If you have a power rack, a better option for 30/30/30 deadlifts would be to load the bar on hooks set a few inches below the top of your range of motion so you can begin with the negative. The same could be done with a barbell for bent-over rows.
For the 30/30/30 overhead press, I plan to set the safety bars just below the bottom of my range of motion so I can squat under the barbell and stand up with it at the top of my range of motion to begin with the negative. For examples of how to do this with a few other exercises read Q&A: Negative-Emphasized Versus Negative-Only Training.
Considering the results Ell achieved with this protocol compared to his previous fat loss programs, I am starting to doubt my suspicion that more mechanical work is advantageous (so long as the speed is not excessive) and my experiences with negative-emphasized reps seem to support this. I would, however, still like to see a study comparing groups performing a moderate (4/4) and slow (8/8) cadence time-matched for a sixty to eighty second time under load (4/4 x 6-10 reps, and 8/8 x 3-5 reps) to determine what effect, if any, mechanical work has on muscular strength and size increases.
Depending on the outcome it would also be interesting to determine the effects of varying the ratio of positive to negative time under tension. Assuming enough subjects are available they could be randomly assigned to two additional groups with positive and negative emphasized protocols. By reducing one phase of the rep and increasing the other by fifty percent it would be possible to match the groups for both time and work. For example, a positive emphasized 12/4 and a negative emphasized 4/12. Wayne Westcott did something similar to this which I wrote about in Negative Emphasized High Intensity Training, and found the positive and negative emphasized reps (10/4 and 4/10) produced better strength increases in experienced trainees who had hit a plateau than other high intensity training methods like drop sets and forced reps, with the negative-emphasized producing the best results.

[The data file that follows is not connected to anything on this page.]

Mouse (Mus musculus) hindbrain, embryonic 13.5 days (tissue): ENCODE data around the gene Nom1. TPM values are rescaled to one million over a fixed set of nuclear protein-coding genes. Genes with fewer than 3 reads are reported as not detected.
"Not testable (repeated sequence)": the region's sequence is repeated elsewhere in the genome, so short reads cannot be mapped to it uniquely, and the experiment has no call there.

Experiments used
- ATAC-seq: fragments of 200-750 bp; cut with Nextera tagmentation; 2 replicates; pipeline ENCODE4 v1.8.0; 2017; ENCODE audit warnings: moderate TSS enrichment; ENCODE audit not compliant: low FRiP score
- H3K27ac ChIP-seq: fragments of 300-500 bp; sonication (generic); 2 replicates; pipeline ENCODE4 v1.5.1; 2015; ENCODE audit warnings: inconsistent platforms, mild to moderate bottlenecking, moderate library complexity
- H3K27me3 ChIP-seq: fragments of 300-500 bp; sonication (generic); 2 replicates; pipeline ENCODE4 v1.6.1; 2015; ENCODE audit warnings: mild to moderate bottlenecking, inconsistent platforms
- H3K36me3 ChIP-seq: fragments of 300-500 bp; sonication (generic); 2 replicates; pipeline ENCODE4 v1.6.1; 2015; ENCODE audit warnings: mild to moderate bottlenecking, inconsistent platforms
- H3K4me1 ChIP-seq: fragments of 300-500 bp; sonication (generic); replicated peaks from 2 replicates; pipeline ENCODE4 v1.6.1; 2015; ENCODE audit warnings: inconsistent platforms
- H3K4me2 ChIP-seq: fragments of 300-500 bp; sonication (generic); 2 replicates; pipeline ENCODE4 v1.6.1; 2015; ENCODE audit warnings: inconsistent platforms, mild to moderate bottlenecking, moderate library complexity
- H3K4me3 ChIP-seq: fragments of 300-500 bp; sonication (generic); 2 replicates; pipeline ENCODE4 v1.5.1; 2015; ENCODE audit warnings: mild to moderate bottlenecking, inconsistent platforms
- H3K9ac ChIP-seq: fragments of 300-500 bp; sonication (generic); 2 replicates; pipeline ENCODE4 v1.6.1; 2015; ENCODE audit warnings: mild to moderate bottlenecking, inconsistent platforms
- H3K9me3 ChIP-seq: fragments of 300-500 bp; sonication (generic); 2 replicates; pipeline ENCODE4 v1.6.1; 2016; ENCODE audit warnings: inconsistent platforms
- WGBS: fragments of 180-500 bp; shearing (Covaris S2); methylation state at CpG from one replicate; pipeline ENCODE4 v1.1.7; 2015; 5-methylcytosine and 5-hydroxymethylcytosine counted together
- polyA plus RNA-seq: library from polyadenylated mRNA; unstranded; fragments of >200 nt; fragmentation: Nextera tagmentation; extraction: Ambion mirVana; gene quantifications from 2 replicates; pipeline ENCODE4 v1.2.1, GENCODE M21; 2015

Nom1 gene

I usually don’t get nervous about speaking. When I’ve spoken at high intensity training seminars and conventions in the past my only worry was staying on topic and covering all the points I wanted to make in the allotted time since I have a bad habit of going off on long tangents, but I was nervous going on after Ell Darden. This made staying on topic a bit harder, and I might have even missed a few of the points I wanted to make, but the feedback from the audience after the presentation was great and one person told me that Bill DeSimone’s talk and mine were “life changing” for him. This year, instead of talking about how to exercise, I talked about how to think about how to exercise, specifically, focusing on the real objective and developing the proper mindset for exercising with a high intensity of effort.
Unfortunately, I was not able to attend Doug McGuff’s, Bill DeSimone’s or James Steele’s presentations, so I’ll have to wait for the DVDs, but was glad to finally meet James in person after talking online all these years, and enjoyed talking with him, Bill, Ell, and Eric Daniels, PhD during the break.
For those of you who missed it, the presentations will all be available on DVD, probably some time within the next few months, and you can watch the presentations from previous conventions on The 21 Convention youtube channel.